What else is there? Let’s see—there’s a footnote on Josephus. Unlike the other three, Josephus is, indeed, one of our Jewish forebears. Alas, his example is even worse for Wilson’s thesis than Soloveitchik. As one scholar explains:


The flexibility of the Pharisees may also be seen in their approach to the problem of fate and freewill. As characterized by Josephus, the three principal “philosophical” schools among the Je3ws were distinguished on this issue in this way: the Essenes assigned everything to fate (heimarmene); the Sadducees assigned everything to human freedom; and the Pharisees believed in both fate and freewill (Ant. 13.5.9). Josephus was borrowing the Greek philosophical terminology: for fate one should understand God’s governance, or providence…As Rabbi Akiba expressed it, “all is foreseen but freedom is granted” (Aboth 3.16).

Backgrounds of Early Christianity (Eerdmans 2003), 516.


This delivers a double-barred coup de grace to Wilson’s thesis:

1.You have a 1C Jew using Greek philosophical categories to reclassify Jewish schools of thought. And even before Josephus we, of course, had Philonic Platonism.

2. You have the same Jewish historian distinguishing three different schools of thought on the relationship between divine and human agency. The Mishnaic quote, cited by Sandmel, and the Talmudic quote, cited by Wilson, codify the Pharisaic outlook—since Rabbinic Judaism is the lineal descendent of the Pharisees. Wilson even says so himself. Ibid. 77-78; 88.

Nothing like a dash selective evidence on Wilson’s part to make a bad case look good. And Holding, because he is too indolent and ill-motivated to do his own research on the subject, simply regurgitates whatever Wilson says.

It should be needless to say that Pharisaic theology takes quite a beating in the NT. So one wonders why Holding and Wilson elevate this to the gold standard by which the Bible is to be construed.

I said:
<< All that Scripture assumes is that man is able to entertain hypothetical situations, to grasp the moral and practical consequences of each action, and to take appropriate action if he is so inclined. A sinner was free to do the right thing had he wanted to do the right thing. But he was not free to choose what he wanted to do. He was, rather, in bondage to an evil heart. >>

Holding said:
<< So in other words, Hays says sinners can because they were free, but they can't, because they are in bondage. When he decides which he actually believes, perhaps he will advise. >>

What I would advise is that Holding bone up on the elementary distinctions between freedom defined in compatibilist and incompatibilist terms. Notice how Holding drops all the key qualifiers. I defined the sinner’s freedom in conditional terms: free to do otherwise had he wanted to do otherwise—but not free to want to do otherwise. This is a perfectly coherent distinction. If Holding is unfamiliar with the compatibilist/incompatibilist debate, then he is hardly competent to sit in judgment of Calvinism.

I said:
<< It is quite unscriptural to say that the deed is more important than the creed. What’s the difference between a good deed and a misdeed? You can only do the right thing if you know the difference between right and wrong in the first place. You can only do the truth if you know the truth. Certainly the Bible has no use for a deedless creed. But neither has it any use for a creedless deed. In fact, there is no such thing as a creedless deed. Behavior is belief in action. It is pretty pathetic when an Evangelical teacher like Wilson can indulge in such breezy and morally disreputable principles. >>

Holding said:
<< Excuse me? Hays has probably never learned about Semitic Totality (books that would assist in evidential apologetics being forbidden by the Inquisition), but it is the Jewish idea that agrees that "behavior is belief in action." That is where Wilson would stand, and it is also where Scripture stands: "Faith without works is dead." In other words, deed is indeed more important than creed, for a creed can be mouthed in vain, but works that come of belieiving that creed cannot be falsified. But in fact Hays is even more than misguided here, but also dishonest; he quotes a single line out of a huge section, in which the "deed more important than creed" statement is not about morals (as Hays would have twisted it for his unknowing reader) but with tension of ideas and statements, and with experiencing and walking in the truth versus knowing and rationally analyzing the truth. >>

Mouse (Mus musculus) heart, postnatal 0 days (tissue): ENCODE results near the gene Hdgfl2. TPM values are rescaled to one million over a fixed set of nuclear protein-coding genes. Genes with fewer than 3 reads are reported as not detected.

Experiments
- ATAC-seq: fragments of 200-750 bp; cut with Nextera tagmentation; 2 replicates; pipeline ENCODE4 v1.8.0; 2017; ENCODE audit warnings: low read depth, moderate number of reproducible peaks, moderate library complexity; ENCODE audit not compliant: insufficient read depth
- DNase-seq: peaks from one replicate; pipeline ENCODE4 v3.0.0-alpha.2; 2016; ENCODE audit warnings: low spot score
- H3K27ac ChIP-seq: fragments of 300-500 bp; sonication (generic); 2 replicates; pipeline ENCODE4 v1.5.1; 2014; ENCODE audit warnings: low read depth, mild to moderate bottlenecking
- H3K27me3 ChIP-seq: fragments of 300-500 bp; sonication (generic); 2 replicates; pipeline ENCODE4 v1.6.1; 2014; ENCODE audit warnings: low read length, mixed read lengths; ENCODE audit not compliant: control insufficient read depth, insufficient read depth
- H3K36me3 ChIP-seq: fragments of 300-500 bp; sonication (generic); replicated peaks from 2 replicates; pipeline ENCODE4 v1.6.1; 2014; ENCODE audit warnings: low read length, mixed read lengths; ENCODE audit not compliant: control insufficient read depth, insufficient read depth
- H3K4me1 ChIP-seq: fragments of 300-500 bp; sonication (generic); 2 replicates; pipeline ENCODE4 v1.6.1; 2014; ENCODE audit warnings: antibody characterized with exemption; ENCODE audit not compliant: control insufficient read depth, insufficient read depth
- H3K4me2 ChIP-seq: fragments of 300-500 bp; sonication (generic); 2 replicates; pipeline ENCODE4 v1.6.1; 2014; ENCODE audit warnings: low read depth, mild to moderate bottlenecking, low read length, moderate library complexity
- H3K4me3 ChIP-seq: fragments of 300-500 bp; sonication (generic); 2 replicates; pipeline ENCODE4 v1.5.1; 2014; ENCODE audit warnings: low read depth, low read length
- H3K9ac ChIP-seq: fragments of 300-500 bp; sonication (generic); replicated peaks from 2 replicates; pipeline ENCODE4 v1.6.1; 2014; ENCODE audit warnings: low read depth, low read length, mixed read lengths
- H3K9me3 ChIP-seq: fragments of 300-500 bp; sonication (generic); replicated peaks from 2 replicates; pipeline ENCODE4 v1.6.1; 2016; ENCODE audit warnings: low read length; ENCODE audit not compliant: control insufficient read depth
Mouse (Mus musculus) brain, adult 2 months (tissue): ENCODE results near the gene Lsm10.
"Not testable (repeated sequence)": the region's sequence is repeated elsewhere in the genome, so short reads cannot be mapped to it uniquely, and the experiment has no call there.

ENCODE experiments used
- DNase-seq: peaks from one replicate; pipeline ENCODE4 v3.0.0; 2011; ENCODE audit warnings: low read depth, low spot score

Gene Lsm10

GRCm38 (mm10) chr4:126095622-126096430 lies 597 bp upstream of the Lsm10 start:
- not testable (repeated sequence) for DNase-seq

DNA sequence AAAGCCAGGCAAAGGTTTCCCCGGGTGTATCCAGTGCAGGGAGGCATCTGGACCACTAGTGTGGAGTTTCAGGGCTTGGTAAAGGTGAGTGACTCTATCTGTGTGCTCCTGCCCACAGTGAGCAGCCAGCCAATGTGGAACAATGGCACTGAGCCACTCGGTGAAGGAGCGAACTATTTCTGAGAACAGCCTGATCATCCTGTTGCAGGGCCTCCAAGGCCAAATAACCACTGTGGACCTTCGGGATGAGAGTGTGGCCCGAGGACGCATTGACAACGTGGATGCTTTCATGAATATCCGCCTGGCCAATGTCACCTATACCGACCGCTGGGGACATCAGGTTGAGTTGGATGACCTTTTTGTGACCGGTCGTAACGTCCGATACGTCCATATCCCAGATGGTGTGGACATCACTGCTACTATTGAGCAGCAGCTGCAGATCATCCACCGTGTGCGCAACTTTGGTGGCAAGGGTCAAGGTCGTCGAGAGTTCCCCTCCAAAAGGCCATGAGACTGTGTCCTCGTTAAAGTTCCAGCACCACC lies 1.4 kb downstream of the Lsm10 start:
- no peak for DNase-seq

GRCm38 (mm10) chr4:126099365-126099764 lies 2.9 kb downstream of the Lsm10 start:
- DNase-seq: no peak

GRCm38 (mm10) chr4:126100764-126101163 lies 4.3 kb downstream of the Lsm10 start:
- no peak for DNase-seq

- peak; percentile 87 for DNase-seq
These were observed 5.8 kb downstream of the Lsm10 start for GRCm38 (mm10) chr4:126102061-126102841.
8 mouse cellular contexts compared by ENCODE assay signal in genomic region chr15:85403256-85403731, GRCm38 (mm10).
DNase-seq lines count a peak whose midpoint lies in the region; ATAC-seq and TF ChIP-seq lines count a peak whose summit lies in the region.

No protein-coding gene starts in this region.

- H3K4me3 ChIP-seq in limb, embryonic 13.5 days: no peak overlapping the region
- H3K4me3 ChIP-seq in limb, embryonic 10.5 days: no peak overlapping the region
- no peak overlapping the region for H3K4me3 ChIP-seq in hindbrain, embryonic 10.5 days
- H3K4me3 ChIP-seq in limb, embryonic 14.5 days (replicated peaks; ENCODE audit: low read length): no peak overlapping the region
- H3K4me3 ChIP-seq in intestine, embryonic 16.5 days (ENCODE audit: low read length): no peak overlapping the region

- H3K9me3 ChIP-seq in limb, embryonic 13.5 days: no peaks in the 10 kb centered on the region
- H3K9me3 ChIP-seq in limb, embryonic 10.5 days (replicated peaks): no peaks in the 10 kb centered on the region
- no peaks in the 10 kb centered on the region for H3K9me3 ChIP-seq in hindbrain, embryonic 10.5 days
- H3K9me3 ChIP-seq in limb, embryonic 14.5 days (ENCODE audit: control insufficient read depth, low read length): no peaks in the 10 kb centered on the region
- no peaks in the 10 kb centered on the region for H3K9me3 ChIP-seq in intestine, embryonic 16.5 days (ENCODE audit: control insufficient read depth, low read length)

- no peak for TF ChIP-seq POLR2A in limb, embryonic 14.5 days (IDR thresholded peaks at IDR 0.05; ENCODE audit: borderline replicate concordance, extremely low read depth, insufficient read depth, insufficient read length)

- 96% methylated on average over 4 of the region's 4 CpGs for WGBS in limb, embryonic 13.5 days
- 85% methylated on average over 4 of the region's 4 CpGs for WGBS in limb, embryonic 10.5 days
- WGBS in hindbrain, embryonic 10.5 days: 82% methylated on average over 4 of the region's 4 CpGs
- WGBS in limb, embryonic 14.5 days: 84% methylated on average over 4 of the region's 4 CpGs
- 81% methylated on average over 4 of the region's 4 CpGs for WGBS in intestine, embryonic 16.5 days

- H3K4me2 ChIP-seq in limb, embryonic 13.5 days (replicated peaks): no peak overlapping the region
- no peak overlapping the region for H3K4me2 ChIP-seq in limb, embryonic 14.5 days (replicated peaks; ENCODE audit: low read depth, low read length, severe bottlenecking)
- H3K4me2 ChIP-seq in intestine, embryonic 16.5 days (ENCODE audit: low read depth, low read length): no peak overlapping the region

1.I am commenting on Wilson, not Murdoch Dahl’s monograph of the glorified body in 1 Cor 15. Since Wilson never brought in Dahl’s book to bolster his case, that is irrelevant to Wilson’s argument.

2.Even on its own grounds, the idea of a "unitive notion of human personality” would not justify prioritizing deed over creed, for that move would be disunitive rather than unitive.

3.Holding then indulges in a bait-and-switch scam as if saying that “faith without works is dead” is equivalent to saying that “deed is more important than creed.” Wilson doesn’t quote James, so this is another instance of Holding’s attempt to shore up a weak argument; but even if James were in play, James never says that works are more important than faith. There is no prioritization one way or the other. Holding would rather falsify the witness of James than disagree with Wilson.

4.As to Holding’s further assertion that the statement is not about morals, Soloveitchik goes on to say: “We [Jews] are practical. We are more interested in discovering what God wants man to do than we are in describing God’s essence.” So it is about morals—about praxis, about doing.

<< Next Hays says it is "is misleading and quite inaccurate to set up a contrast between the divine and human perspectives in Scripture." How this works out with books like Psalms and Job, for example, is not explained. >>

Once again, I am commenting on Wilson. I don’t have to explain supposed counter-examples that Wilson never gave in support of block-logic. If Wilson felt those were germane to his case for block-logic, he could have introduced them all by himself—without Holding’s twitchy coaching from the prompter’s box. I’ve systematically commented on each of the illustrations which Wilson did give.

I said: “Wilson is confounding his subjective impression with the objective sense of Scripture.”

Holding said: “We're waiting for an example of Wilson allegedly ‘confounding’ anything, but none is presented yet.”

And the risk of stating the obvious, the examples in question are all the paradigm-cases of “block-logic” cited by Wilson, which represent his personal interpretation of block-logic.